Vibration and flight video of gasoline helicopter

Hi guys.
Now I’m trying to fly a Pixhawk on my Gaui GX-9 helicopter.
In Stabilize Mode, I fly without any problems, but when I switch to Position Mode,
The helicopter rocks up and down.
The GX9 has a lot of vibration.
So, I think the vibration is affecting the F / C.
I’ll upload a link to the video, so I hope you guys have a look.
I need a lot of help with these problems.
Please help me !!

Could you please post a parameter file exported from it, and a log file? I looks like the collective pitch is oscillating due to ACCEL_Z_P being set too high.

The GX9 is a very vibration-prone heli as the F-50 engine is not smooth. It will take a very well engineered mount to isolate vibration in that machine and likely have to add some mass to the flight controller to help damp vibration. Your engine is running exceptionally poor - sounds and looks like it’s way too rich as you are getting a lot of tail twitching from engine misfire. But again, the F-50 is a touchy devil, run it too lean and it will stick the exhaust valve or score and seize the piston. Run it too rich and it shakes the whole heli.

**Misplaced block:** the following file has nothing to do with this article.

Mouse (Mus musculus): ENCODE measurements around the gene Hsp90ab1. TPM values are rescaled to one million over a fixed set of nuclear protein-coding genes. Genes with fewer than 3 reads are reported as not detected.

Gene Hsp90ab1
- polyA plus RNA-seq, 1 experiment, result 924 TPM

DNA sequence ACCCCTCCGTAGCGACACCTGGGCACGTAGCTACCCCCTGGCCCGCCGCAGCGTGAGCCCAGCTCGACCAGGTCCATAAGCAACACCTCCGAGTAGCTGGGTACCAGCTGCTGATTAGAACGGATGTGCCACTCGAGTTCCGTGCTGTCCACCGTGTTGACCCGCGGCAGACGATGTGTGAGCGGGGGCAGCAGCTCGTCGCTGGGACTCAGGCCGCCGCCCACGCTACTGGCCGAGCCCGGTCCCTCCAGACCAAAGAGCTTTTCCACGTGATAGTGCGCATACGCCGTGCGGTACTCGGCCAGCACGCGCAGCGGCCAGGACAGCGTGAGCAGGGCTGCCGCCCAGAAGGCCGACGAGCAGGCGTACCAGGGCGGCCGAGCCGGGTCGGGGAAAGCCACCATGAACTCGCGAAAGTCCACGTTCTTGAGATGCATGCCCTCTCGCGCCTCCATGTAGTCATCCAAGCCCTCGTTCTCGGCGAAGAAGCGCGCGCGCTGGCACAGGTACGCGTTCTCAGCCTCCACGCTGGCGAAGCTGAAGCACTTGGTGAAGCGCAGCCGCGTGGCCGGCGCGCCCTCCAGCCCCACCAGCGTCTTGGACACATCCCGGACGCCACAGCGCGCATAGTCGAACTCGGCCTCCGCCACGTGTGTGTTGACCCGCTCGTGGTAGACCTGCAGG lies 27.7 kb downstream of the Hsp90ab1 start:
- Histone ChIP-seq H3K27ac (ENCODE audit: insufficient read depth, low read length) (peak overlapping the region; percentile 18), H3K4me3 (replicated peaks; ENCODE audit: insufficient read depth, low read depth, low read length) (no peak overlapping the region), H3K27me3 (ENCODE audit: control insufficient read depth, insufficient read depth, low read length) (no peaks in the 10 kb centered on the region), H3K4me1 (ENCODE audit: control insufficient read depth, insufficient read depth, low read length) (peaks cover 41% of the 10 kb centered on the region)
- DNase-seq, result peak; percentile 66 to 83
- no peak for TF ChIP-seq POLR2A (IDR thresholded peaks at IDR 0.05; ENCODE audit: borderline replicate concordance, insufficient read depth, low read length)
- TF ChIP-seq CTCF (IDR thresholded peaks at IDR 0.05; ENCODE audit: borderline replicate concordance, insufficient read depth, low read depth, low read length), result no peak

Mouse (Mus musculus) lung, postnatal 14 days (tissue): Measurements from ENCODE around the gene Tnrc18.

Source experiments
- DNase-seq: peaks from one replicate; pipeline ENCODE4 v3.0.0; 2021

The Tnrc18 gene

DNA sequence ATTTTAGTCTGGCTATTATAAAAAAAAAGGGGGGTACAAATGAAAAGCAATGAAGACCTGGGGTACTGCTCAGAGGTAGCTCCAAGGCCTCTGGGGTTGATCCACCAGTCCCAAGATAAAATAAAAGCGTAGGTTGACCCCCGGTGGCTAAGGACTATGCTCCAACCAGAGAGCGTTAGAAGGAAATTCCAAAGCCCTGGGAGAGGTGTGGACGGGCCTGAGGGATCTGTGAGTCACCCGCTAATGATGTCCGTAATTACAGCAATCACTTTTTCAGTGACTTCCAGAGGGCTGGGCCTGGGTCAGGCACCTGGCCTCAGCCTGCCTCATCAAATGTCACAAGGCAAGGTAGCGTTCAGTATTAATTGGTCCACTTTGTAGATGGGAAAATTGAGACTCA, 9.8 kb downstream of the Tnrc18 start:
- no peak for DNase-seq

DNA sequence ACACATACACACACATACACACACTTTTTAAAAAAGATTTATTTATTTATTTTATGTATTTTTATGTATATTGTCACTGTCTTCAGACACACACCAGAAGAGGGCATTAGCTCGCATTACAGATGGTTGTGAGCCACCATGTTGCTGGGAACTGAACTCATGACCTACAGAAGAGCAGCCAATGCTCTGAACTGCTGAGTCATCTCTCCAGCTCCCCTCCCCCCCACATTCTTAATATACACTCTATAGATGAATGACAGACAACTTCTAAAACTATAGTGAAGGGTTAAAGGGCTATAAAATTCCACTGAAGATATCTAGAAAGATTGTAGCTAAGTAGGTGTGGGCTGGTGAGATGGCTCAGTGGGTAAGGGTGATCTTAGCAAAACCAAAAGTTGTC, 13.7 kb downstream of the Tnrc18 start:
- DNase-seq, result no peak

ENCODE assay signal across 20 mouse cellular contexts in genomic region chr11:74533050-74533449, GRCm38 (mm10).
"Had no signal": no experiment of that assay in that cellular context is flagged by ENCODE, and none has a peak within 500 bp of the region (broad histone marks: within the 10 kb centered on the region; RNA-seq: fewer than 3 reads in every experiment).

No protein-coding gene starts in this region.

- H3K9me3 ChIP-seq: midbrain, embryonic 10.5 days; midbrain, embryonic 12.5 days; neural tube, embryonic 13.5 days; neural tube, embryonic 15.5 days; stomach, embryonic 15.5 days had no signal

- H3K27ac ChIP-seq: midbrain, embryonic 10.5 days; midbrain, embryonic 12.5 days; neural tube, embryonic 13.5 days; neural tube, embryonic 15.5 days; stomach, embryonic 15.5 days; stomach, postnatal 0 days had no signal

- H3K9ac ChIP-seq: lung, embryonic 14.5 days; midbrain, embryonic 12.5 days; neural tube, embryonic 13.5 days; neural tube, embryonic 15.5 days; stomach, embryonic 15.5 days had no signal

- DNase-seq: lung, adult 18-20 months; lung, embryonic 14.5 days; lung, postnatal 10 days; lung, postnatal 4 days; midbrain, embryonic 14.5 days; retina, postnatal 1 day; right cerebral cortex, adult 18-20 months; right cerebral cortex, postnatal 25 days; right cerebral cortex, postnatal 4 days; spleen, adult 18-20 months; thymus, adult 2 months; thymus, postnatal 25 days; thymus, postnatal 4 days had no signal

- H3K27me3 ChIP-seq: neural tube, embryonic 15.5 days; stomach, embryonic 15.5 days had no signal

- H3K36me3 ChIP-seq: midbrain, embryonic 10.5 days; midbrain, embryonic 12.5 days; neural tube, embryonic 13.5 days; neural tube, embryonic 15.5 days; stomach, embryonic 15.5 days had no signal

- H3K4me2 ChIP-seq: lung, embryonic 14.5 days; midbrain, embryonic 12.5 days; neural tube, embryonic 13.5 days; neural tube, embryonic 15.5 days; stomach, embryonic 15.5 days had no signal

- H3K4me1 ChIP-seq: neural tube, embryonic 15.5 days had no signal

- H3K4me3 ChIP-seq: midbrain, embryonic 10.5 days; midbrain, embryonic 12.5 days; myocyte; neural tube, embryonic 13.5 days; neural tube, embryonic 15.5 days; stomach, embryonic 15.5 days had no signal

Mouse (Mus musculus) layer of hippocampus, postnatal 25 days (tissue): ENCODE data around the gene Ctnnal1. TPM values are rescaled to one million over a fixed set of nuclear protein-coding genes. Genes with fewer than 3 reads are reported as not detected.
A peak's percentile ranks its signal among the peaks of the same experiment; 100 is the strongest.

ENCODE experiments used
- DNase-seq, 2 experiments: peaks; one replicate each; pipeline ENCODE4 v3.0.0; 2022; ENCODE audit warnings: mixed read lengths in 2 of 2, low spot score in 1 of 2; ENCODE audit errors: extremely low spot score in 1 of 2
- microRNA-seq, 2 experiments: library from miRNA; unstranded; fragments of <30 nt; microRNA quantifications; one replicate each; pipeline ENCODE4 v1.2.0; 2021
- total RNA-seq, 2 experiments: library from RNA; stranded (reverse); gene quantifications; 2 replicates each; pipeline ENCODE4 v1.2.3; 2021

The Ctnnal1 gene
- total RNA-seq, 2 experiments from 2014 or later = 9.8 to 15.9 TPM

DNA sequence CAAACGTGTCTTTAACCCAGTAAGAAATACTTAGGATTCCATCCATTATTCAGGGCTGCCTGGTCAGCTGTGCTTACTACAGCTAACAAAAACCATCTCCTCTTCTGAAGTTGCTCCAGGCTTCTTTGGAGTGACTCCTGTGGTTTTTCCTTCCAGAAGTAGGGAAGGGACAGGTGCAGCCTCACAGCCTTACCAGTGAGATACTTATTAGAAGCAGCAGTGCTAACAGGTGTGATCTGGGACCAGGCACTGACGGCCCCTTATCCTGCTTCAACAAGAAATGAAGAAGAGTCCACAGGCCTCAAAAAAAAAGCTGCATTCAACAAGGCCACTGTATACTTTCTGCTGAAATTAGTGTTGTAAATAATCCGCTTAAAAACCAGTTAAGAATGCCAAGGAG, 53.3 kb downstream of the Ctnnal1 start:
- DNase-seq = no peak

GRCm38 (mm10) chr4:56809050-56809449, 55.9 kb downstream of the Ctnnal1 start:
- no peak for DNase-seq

1 Like

Hi Chris.
Thank you very much for your reply.
I will send my parameter and log file.
I hope you to take a look at the problems of my parameter,please.
And my engine seems to have to be adjusted again.
Your opinion is that my engine is too rich?
So I will try to adjust the engine again today and lower ACCEL_Z_P.
I really appreciate your help so much.
Can I ask you a question if you have any questions?
I will continue to tell you the status of my helicopter.
Have a nice day!

ru180418.param (13.8 KB)

Chris, Here is my log file.
2018-04-17 (768.0 KB)

I haven’t flown a gas/nitro helicopter in a very long time, but Chris is spot on. That engine doesn’t sound happy at all.

Another thing I noticed is the head speed doesn’t sound right either and I’d wager you are pulling some serious pitch to compensate.